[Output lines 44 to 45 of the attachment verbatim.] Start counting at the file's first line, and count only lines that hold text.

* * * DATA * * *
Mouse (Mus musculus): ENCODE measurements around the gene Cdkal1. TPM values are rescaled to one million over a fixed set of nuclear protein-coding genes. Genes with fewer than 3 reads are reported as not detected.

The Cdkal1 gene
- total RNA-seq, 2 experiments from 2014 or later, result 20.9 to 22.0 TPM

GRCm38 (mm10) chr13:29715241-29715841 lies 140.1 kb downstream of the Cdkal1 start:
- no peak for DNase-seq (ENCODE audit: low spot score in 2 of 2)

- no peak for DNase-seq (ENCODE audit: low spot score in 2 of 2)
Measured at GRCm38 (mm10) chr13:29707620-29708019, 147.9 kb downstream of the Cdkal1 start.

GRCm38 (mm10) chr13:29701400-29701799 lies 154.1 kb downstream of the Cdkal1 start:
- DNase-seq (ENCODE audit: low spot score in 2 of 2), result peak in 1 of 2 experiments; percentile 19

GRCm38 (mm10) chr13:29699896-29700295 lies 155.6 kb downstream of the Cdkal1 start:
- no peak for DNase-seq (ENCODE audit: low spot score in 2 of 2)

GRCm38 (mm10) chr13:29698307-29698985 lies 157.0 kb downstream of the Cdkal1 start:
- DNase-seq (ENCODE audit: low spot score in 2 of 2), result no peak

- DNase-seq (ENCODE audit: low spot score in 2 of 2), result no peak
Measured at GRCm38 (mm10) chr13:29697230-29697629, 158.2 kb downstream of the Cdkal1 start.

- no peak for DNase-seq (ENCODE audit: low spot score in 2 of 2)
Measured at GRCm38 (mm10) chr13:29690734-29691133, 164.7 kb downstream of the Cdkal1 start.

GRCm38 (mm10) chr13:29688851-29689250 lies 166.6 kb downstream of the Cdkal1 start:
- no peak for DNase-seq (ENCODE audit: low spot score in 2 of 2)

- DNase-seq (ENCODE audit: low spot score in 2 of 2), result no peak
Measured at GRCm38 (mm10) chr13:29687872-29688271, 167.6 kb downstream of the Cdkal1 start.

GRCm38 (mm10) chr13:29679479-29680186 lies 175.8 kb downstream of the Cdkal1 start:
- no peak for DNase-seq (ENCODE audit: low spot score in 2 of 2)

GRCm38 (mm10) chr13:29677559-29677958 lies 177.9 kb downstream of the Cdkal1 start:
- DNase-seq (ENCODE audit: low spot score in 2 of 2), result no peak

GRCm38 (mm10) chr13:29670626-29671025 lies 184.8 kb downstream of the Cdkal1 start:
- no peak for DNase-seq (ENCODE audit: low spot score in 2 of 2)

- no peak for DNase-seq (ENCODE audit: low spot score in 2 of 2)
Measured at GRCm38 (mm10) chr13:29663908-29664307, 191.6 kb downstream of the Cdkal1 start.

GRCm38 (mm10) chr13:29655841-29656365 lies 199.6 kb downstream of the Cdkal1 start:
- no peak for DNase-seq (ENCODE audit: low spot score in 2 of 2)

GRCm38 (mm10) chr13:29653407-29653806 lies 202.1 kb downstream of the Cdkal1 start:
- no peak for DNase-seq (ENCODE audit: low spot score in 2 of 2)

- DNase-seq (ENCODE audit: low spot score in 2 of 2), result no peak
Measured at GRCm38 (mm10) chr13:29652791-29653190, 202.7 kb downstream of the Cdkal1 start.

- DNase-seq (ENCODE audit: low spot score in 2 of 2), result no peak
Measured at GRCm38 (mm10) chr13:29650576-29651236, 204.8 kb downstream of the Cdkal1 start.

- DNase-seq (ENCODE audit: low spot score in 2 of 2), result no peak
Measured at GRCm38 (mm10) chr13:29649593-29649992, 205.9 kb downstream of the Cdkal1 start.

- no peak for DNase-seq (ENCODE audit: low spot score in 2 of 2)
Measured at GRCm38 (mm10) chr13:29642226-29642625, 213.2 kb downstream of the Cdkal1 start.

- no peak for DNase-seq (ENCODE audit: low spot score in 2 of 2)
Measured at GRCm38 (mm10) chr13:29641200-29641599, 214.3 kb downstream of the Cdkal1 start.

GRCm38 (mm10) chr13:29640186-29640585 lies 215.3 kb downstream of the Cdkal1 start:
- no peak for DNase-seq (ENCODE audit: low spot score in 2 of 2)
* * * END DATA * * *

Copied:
GRCm38 (mm10) chr13:29640186-29640585 lies 215.3 kb downstream of the Cdkal1 start:
- no peak for DNase-seq (ENCODE audit: low spot score in 2 of 2)